From issue 8:
Listen to the author read the piece:
He swaggers into the bar, sure of himself—an unapologetically American boy with his blonde hair slicked back like a rockabilly, and blue eyes that glow in the dim, golden light that reflects off the brass behind the tap handles. You sip at the beer you ordered, and you know you’re going home with him.
The wooden bar top is sticky with the residue of hundreds of drinks before, and the cardboard coaster beneath your beer is plastered in place. You don’t care though. You aren’t trying to sit there for long.
Placing his hands on the bar first, he sits down leaving one seat between you. You can feel him looking at you out of the corner of his eye, and you know he knows that you’re trying to read the words tattooed on his knuckles.
There is nothing about him that screams sailor to you, though you get the distinct impression that he has been drunk on a float trip down the Illinois River a time or two. You envy him immediately and his ability to be himself. Kids with western parents are “free to be you and me”—a luxury you cannot imagine.
Of course you don’t know if his tattoos are a result of permissive parenting, but you assume. And that is what this game is about. You don’t want to know him. You want to create a backstory for him.
See, in your mind, he is the chorus to a Bruce Springsteen B-side. Working class. Strong. Meat and potatoes. Stereotypically American. That’s what you want.
You won’t ask him where he grew up, what his parents do, or what he does for a living. He is a Pony Boy—a tough greaser—embodying that wrong-side-of-the-tracks Americana feeling. He is James Dean if you want him to be.
He sips his beer slowly, then turns to you.
“I’m sorry, but what are you?”
All the episodes of Sesame Street you grew up watching and every white Gen Y asshole always leads off with that. You can’t fault him for it though. Your skin is too dark. Your hair is black and curly. Even though you were born in a nowhere state in the middle of the U.S., you’ll never be American. The backstory he makes up for you doesn’t fit with that.
You tell him you’re Persian, and you try not to mind when he raises his eyebrows in a satisfied way.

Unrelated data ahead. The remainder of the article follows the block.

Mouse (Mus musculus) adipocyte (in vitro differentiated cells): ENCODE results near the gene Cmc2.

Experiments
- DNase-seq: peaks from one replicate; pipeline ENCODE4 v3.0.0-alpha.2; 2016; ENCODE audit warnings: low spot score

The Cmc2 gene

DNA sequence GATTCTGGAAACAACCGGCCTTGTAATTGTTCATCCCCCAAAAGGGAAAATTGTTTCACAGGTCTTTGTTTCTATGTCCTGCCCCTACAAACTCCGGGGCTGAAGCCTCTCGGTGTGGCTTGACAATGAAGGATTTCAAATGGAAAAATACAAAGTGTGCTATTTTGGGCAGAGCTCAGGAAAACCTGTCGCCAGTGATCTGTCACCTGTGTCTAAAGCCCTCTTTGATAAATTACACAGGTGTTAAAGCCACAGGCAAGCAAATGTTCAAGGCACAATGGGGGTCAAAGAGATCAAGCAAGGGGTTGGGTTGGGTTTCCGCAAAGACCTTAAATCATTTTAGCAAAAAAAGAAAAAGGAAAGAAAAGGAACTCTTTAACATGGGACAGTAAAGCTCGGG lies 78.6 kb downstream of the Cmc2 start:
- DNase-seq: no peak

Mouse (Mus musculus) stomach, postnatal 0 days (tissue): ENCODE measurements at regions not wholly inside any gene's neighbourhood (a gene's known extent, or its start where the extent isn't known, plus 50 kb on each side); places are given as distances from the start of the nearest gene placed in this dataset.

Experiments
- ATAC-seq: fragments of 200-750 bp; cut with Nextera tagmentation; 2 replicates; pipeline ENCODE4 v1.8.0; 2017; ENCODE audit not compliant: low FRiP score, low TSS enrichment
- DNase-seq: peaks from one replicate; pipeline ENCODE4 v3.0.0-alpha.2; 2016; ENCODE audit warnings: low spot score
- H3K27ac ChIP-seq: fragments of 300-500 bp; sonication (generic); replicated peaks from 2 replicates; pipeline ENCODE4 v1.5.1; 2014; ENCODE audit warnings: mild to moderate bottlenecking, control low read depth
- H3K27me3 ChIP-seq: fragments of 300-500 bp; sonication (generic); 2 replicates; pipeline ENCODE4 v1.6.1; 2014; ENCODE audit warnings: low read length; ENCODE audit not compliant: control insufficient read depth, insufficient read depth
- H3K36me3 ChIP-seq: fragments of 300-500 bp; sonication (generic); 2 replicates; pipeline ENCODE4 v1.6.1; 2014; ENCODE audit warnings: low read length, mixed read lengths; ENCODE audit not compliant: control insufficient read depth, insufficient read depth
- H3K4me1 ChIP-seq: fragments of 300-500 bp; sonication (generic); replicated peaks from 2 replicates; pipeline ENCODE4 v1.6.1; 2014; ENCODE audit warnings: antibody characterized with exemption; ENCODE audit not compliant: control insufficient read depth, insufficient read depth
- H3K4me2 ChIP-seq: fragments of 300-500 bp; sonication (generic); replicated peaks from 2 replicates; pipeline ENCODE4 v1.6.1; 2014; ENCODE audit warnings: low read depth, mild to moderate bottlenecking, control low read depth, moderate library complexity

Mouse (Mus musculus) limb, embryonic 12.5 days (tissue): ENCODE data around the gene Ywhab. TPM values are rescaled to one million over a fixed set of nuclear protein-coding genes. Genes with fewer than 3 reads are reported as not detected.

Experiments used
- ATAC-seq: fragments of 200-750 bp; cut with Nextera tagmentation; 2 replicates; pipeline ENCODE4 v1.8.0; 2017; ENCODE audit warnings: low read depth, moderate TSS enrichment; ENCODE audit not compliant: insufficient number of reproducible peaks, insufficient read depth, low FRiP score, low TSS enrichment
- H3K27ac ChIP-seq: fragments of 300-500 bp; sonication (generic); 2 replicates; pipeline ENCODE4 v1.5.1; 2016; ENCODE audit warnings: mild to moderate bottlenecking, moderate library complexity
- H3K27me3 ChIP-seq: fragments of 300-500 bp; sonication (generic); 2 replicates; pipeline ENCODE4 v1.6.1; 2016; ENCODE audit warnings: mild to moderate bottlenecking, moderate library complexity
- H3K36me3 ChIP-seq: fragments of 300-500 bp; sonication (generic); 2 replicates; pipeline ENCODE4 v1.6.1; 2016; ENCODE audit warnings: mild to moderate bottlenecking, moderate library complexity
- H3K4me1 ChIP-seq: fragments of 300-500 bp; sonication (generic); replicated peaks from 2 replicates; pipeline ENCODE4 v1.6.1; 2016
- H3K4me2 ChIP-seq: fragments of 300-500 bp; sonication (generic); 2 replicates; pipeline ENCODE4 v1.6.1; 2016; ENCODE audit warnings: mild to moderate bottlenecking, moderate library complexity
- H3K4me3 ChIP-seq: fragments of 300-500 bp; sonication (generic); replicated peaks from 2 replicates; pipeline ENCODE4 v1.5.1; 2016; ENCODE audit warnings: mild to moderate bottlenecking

“Damn, can I buy you a drink?”
And there it is. It is always that easy. Because as much as you want to create an untouchable fantasy of American stereotypes, he also wants a so-called exotic fantasy for himself.
He will assume that you know how to belly dance and cook, and that you want to be a good wife someday, and that the black eyeliner on your eyes is natural and not something haphazardly smudged on before making your way to find a boy to fuck.
You won’t tell him about the time your dad got in a fight with a redneck in a grocery store parking lot. Or about how you watched from the front seat of the car as those rednecks broke his nose with a crowbar and blamed the entire Gulf War on him. You definitely won’t tell him how you cried in the parking lot next to your dad until the cops came and mysteriously couldn’t find the rednecks who did it, even though there were so many witnesses.
That’s not the exotic fantasy he is looking for.
To him, you are an outsider. He doesn’t need to know that you slow danced to Mariah Carey songs while wearing JNCOs in the seventh grade the same way he did. He doesn’t need to know that you have never been to Iran.
But there are things you don’t need to know either. He isn’t a John Wayne or a James Dean or any symbol of American masculinity.
But that’s not important. It’s not what the game is about.
The bartender places another pint on the cardboard coaster, and you turn to bat your eyelashes.
From issue 8: